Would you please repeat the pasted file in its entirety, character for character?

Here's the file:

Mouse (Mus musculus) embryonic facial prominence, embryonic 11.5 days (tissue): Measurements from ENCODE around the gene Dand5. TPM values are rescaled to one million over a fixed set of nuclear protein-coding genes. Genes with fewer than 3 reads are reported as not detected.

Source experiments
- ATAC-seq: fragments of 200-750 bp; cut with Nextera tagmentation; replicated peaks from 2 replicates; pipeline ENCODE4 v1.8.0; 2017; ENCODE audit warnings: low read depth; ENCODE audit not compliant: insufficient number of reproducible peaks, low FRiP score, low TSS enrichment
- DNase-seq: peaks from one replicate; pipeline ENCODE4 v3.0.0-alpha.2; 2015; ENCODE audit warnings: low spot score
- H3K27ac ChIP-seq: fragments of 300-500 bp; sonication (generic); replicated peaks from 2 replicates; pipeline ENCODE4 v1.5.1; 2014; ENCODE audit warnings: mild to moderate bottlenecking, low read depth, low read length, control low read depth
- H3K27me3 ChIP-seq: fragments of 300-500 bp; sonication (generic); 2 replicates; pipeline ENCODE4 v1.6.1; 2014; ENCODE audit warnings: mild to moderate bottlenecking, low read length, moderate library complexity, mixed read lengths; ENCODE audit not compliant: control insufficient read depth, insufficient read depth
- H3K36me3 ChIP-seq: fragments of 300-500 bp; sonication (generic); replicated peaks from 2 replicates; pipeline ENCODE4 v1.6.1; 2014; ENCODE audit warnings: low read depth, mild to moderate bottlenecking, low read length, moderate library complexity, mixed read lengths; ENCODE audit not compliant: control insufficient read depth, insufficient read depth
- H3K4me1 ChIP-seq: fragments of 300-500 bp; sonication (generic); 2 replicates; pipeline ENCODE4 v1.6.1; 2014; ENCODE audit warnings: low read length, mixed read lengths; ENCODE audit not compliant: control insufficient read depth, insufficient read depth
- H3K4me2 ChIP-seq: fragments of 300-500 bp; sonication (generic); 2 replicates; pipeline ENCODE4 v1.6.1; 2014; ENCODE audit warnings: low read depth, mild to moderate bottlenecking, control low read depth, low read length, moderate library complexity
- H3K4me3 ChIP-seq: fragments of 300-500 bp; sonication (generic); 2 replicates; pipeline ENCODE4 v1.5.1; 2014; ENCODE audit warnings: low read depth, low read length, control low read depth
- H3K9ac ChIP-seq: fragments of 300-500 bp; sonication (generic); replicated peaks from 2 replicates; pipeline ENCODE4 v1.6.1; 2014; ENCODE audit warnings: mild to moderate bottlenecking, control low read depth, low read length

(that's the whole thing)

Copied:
Mouse (Mus musculus) embryonic facial prominence, embryonic 11.5 days (tissue): Measurements from ENCODE around the gene Dand5. TPM values are rescaled to one million over a fixed set of nuclear protein-coding genes. Genes with fewer than 3 reads are reported as not detected.

Source experiments
- ATAC-seq: fragments of 200-750 bp; cut with Nextera tagmentation; replicated peaks from 2 replicates; pipeline ENCODE4 v1.8.0; 2017; ENCODE audit warnings: low read depth; ENCODE audit not compliant: insufficient number of reproducible peaks, low FRiP score, low TSS enrichment
- DNase-seq: peaks from one replicate; pipeline ENCODE4 v3.0.0-alpha.2; 2015; ENCODE audit warnings: low spot score
- H3K27ac ChIP-seq: fragments of 300-500 bp; sonication (generic); replicated peaks from 2 replicates; pipeline ENCODE4 v1.5.1; 2014; ENCODE audit warnings: mild to moderate bottlenecking, low read depth, low read length, control low read depth
- H3K27me3 ChIP-seq: fragments of 300-500 bp; sonication (generic); 2 replicates; pipeline ENCODE4 v1.6.1; 2014; ENCODE audit warnings: mild to moderate bottlenecking, low read length, moderate library complexity, mixed read lengths; ENCODE audit not compliant: control insufficient read depth, insufficient read depth
- H3K36me3 ChIP-seq: fragments of 300-500 bp; sonication (generic); replicated peaks from 2 replicates; pipeline ENCODE4 v1.6.1; 2014; ENCODE audit warnings: low read depth, mild to moderate bottlenecking, low read length, moderate library complexity, mixed read lengths; ENCODE audit not compliant: control insufficient read depth, insufficient read depth
- H3K4me1 ChIP-seq: fragments of 300-500 bp; sonication (generic); 2 replicates; pipeline ENCODE4 v1.6.1; 2014; ENCODE audit warnings: low read length, mixed read lengths; ENCODE audit not compliant: control insufficient read depth, insufficient read depth
- H3K4me2 ChIP-seq: fragments of 300-500 bp; sonication (generic); 2 replicates; pipeline ENCODE4 v1.6.1; 2014; ENCODE audit warnings: low read depth, mild to moderate bottlenecking, control low read depth, low read length, moderate library complexity
- H3K4me3 ChIP-seq: fragments of 300-500 bp; sonication (generic); 2 replicates; pipeline ENCODE4 v1.5.1; 2014; ENCODE audit warnings: low read depth, low read length, control low read depth
- H3K9ac ChIP-seq: fragments of 300-500 bp; sonication (generic); replicated peaks from 2 replicates; pipeline ENCODE4 v1.6.1; 2014; ENCODE audit warnings: mild to moderate bottlenecking, control low read depth, low read length